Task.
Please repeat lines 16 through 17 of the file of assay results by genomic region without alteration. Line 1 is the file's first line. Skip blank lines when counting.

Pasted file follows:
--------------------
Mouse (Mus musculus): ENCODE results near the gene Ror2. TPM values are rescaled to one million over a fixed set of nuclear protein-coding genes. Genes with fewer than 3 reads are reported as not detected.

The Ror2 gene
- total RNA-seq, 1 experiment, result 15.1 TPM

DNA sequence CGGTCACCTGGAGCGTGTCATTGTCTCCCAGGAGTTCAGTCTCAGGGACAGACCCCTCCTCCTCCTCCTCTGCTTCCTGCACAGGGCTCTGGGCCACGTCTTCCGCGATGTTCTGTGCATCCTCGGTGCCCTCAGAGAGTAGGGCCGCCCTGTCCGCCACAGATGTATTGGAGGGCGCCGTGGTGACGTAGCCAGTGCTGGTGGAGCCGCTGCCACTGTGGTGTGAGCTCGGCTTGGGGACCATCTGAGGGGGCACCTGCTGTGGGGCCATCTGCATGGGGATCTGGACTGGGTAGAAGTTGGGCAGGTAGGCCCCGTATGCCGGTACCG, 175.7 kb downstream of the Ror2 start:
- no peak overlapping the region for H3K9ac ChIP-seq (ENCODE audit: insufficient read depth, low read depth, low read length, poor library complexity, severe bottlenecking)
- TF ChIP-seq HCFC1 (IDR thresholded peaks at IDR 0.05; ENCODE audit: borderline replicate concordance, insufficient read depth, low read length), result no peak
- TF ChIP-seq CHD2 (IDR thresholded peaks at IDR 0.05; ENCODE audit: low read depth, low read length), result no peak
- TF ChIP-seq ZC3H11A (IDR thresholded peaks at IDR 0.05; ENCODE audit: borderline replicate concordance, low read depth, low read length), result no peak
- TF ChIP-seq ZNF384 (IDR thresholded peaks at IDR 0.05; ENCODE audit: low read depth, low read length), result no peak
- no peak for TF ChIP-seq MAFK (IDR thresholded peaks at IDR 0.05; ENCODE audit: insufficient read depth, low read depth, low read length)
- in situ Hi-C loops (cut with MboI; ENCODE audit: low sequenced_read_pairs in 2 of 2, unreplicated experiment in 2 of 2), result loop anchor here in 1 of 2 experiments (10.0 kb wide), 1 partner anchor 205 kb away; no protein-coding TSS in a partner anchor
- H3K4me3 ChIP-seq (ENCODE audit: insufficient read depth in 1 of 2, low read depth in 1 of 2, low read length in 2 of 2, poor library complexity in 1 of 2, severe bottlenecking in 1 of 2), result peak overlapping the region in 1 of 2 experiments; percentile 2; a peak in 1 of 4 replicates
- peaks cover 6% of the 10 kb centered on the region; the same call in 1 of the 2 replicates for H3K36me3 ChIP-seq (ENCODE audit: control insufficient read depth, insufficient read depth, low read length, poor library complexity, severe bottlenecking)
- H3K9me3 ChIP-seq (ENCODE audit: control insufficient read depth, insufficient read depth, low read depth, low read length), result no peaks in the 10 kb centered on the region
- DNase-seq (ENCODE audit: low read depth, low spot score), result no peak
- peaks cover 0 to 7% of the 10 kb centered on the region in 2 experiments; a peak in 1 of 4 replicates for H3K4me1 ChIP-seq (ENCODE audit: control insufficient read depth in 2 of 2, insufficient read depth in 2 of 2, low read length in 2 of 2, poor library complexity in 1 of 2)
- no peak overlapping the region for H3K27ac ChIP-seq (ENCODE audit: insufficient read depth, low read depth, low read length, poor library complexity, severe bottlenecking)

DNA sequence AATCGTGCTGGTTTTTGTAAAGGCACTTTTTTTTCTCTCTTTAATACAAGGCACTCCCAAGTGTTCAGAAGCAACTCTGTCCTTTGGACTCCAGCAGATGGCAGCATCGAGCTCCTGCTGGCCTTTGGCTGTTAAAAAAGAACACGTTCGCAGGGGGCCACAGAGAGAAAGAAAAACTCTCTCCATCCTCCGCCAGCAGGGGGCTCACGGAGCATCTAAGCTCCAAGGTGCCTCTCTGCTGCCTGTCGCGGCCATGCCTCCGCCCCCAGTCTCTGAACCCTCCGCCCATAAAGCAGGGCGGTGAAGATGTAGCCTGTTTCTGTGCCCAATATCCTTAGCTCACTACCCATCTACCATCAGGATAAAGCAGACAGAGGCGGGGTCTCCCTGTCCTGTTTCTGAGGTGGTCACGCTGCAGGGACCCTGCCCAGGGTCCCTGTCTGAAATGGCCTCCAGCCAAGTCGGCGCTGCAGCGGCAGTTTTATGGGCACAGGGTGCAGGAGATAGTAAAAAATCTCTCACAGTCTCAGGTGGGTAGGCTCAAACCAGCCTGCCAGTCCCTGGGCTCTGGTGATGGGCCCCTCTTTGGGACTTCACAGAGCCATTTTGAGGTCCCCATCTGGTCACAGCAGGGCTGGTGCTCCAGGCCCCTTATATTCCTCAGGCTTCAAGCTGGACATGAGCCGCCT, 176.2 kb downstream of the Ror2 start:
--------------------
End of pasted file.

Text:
- peaks cover 0 to 7% of the 10 kb centered on the region in 2 experiments; a peak in 1 of 4 replicates for H3K4me1 ChIP-seq (ENCODE audit: control insufficient read depth in 2 of 2, insufficient read depth in 2 of 2, low read length in 2 of 2, poor library complexity in 1 of 2)
- no peak overlapping the region for H3K27ac ChIP-seq (ENCODE audit: insufficient read depth, low read depth, low read length, poor library complexity, severe bottlenecking)